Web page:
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Ottawa rejects MTS Allstream takeover deal, citing unspecified security concerns

‘This result is very difficult to understand or accept,’ said Pierre Blouin, CEO of MTS Allstream and Manitoba Telecom Services Inc.

JOHN WOODS/The Globe and Mail

The Canadian government has rejected another high-profile foreign takeover, quashing an Egyptian billionaire's bid to buy a division of Manitoba Telecom Services Inc. because of unspecified national security concerns about the $520-million deal.

Federal Industry Minister James Moore did not spell out the precise reasons for nixing the deal, but in a statement issued Monday evening he noted his decision followed a review of Accelero Capital Holdings' proposal to buy MTS Allstream under the "national security provisions of the Investment Canada Act" – the legislation that governs reviews of foreign takeovers.

The decision is certain to sow confusion among international investors as to how open Canada is to foreign capital.

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Mr. Moore's statement also pointed out that the government of Canada relies on infrastructure from MTS Allstream, the company's business services division.

"MTS Allstream operates a national fibre-optic network that provides critical telecommunications services to businesses and governments, including the Government of Canada."

Manitoba Telecom Services Inc. issued a statement late Monday saying it was "extremely surprised and disappointed" by the federal government's decision, stressing it continues to believe the deal would have been of net benefit to Canada.

MTS Allstream chief executive officer Pierre Blouin said the companies remain in the dark about the government's specific concerns.

"We were extremely surprised by this. There were no indications … that would be an issue," Mr. Blouin said in a telephone interview.

As a result of the deal's rejection, MTS is expecting to take a $35-million hit to its consolidated financial results due to expenses and restructuring costs related to the transaction. Although MTS will examine alternative options for Allstream, securing another deal with Accelero is unlikely.

"I think it sends the wrong signal for investment into the country into telecom," Mr. Blouin said, adding the government should make its position on foreign investment clear once and for all.

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"If foreign investment restrictions are removed or lifted, foreigners will come forward like Accelero and be potentially interested to invest in the country. So, if owning a national network that provides services to businesses and government is an issue, well then I think we have to re-look at policies in the country."

This is at least the fourth time since it took office that the Harper government has acted to thwart foreign takeovers.

In 2008, Ottawa surprised international investors by rejecting a bid by U.S.-based Alliant Techsystems Inc. to acquire the space division of Vancouver-based MacDonald Dettwiler and Associates Ltd. on the grounds of protecting Canadian sovereignty.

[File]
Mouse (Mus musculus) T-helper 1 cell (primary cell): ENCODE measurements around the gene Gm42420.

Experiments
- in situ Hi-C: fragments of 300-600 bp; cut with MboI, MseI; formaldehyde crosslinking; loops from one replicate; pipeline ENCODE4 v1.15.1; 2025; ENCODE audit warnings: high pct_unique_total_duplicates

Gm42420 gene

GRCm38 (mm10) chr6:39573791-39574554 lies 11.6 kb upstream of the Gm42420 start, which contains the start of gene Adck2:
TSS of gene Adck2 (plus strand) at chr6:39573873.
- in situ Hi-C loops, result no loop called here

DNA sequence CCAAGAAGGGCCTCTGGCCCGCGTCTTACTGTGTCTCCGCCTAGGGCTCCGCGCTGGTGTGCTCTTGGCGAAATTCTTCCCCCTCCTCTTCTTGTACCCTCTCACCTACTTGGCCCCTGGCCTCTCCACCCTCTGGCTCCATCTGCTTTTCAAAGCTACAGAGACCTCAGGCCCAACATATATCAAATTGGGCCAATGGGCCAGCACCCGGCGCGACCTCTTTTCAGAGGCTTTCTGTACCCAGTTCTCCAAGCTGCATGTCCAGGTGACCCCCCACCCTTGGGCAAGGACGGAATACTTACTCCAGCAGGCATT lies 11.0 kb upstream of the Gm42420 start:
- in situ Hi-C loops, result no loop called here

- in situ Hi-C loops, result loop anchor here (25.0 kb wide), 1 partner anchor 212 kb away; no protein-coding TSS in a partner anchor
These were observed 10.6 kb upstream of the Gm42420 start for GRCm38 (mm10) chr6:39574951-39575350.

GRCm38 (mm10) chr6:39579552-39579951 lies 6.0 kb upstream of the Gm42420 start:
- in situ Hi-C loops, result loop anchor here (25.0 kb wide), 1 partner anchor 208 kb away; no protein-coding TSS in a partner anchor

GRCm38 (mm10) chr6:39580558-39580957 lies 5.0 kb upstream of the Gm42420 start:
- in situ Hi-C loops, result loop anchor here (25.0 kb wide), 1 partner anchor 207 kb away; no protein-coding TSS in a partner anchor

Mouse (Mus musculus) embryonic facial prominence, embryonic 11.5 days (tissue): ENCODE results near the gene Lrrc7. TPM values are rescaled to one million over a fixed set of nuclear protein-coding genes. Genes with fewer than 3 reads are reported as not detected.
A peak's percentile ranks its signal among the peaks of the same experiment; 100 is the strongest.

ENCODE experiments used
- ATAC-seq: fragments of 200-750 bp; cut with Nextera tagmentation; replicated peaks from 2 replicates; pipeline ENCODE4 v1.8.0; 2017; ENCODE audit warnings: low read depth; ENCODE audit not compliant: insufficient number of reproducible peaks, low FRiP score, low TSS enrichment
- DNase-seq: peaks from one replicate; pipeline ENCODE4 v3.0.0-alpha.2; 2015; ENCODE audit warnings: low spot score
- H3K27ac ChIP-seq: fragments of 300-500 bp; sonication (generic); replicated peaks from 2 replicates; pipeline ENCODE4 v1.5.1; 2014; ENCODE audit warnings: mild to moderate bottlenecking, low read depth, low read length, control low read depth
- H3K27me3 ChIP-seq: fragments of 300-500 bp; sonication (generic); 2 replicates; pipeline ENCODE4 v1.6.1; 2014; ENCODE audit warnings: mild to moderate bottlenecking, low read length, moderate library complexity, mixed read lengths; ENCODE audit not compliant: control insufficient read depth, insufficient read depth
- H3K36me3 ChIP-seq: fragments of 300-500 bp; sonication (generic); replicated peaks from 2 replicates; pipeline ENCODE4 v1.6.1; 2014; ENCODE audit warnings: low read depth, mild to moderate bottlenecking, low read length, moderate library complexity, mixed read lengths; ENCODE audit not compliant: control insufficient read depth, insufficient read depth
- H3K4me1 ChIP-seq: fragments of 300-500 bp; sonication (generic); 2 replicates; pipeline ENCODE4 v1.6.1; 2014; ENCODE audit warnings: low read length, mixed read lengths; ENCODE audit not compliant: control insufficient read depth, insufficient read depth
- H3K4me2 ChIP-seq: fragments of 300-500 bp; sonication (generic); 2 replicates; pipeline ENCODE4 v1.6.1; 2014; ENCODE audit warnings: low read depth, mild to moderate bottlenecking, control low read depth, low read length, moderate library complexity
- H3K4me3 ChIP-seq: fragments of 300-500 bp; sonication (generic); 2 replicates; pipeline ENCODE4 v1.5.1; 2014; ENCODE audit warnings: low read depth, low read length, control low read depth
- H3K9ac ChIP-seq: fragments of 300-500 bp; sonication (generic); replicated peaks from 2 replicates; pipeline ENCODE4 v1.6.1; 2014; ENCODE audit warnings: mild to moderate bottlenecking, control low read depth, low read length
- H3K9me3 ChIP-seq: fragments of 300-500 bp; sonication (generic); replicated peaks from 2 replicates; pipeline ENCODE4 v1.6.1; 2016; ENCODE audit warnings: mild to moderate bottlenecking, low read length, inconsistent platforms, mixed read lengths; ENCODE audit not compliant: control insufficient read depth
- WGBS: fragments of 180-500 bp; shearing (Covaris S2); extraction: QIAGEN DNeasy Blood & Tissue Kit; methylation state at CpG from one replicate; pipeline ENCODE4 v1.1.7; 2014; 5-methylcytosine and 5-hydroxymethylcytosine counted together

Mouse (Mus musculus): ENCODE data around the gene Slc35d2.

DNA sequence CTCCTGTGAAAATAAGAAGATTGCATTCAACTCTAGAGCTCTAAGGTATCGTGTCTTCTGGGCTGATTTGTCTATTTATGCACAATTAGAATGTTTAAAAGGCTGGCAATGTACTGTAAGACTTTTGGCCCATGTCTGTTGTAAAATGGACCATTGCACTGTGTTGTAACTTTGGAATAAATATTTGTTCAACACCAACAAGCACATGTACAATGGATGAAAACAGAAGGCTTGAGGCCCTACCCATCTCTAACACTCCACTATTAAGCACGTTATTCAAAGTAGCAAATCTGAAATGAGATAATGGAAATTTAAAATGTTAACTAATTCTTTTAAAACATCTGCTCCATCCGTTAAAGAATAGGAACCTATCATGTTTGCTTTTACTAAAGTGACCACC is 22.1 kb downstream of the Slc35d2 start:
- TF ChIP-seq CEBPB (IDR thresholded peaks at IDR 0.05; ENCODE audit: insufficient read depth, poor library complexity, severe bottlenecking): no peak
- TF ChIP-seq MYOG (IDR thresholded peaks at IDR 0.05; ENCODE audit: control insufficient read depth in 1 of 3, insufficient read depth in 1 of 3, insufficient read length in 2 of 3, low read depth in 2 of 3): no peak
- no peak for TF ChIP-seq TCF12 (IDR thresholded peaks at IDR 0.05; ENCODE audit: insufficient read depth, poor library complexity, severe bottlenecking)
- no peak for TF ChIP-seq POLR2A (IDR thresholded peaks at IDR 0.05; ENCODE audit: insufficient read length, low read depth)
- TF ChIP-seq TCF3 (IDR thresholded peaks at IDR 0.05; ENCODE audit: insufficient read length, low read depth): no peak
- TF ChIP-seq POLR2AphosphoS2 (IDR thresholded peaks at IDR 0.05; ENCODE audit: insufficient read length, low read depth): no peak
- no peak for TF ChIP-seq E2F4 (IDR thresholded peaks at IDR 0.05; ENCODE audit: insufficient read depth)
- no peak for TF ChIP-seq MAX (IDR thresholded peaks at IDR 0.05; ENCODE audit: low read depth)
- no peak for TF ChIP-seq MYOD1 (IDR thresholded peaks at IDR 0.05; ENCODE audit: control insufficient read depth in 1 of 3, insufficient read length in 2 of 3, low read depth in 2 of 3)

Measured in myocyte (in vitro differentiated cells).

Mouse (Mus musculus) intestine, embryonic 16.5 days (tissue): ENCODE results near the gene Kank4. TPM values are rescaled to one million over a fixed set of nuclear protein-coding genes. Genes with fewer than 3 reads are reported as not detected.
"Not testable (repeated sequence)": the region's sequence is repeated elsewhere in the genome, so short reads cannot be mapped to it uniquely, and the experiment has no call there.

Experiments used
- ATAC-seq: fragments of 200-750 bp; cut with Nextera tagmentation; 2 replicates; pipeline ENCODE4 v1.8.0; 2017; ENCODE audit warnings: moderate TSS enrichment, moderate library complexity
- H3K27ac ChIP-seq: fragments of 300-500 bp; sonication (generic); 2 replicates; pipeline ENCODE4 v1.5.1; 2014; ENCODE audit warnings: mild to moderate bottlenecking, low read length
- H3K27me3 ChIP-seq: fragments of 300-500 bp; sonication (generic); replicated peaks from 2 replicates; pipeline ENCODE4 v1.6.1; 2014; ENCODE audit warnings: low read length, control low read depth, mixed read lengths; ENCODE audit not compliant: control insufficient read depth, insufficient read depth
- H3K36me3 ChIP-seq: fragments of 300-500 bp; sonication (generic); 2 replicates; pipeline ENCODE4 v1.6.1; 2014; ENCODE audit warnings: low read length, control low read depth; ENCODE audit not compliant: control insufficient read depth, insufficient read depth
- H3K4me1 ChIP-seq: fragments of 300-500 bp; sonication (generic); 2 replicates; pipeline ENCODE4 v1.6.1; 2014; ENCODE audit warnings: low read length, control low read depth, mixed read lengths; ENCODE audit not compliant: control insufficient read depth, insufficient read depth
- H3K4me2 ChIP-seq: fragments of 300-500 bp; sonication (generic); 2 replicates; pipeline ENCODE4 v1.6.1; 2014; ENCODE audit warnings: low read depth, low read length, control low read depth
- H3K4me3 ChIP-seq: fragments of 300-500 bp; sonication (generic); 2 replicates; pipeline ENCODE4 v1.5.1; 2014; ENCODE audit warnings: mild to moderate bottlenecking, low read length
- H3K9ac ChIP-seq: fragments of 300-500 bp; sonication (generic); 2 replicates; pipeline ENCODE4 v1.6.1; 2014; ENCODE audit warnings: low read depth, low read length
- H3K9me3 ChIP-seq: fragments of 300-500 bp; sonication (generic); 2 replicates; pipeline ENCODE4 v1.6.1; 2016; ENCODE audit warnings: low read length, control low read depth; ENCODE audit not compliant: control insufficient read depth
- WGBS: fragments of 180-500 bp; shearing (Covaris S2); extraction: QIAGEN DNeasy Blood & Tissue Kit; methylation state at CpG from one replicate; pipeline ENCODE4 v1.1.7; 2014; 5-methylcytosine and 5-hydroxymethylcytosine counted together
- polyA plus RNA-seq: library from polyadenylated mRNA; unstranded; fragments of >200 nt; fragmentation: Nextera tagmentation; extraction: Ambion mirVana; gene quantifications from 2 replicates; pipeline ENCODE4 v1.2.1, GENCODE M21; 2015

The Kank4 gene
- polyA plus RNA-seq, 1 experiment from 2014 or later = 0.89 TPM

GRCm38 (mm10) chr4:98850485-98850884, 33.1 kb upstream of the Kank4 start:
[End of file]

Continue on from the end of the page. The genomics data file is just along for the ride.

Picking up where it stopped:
And in November, 2010, the Conservatives blocked Anglo-Australian BHP Billiton's $38.6-billion offer for fertilizer company Potash Corp., a decision the minister for Saskatchewan, Gerry Ritz, later explained was a move to protect a "strategic resource."

Finally, in late 2012, the government erected new barriers to investment by state-owned companies, fencing off the Canadian oil sands from further control by foreign governments – a decision Tory officials later explained was aimed at China.

Accelero was co-founded by Naguib Sawiris, the wealthy Egyptian businessman who also provided the original financial backing for Wind Mobile Canada, a small player in Canada's wireless market.

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The government had no problems with Mr. Sawiris in 2009. At the time, the Canadian Radio-television and Telecommunications Commission ruled that Wind's parent Globalive Wireless Management Corp., with strong Egyptian ties, was insufficiently Canadian-owned and controlled despite the fact it had already purchased spectrum. But the government overruled the CRTC and allowed Wind to start operating late that year.

On Monday night, Mr. Sawiris said he was surprised by Ottawa's decision and had not been given any warning that problems had arisen.

"Throughout this process, we were comforted by Industry Canada that our filings were in order, our submissions complete and constructive, and our proposed binding undertakings serious and substantive so that the transaction would meet the 'net benefit' test," said Mr. Sawiris in a statement.

"We are disappointed by the Government of Canada's unfounded and unexpected decision."

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About the Author
Parliamentary reporter

Steven Chase has covered federal politics in Ottawa for The Globe since mid-2001, arriving there a few months before 9/11. He previously worked in the paper's Vancouver and Calgary bureaus. Prior to that, he reported on Alberta politics for the Calgary Herald and the Calgary Sun, and on national issues for Alberta Report. More

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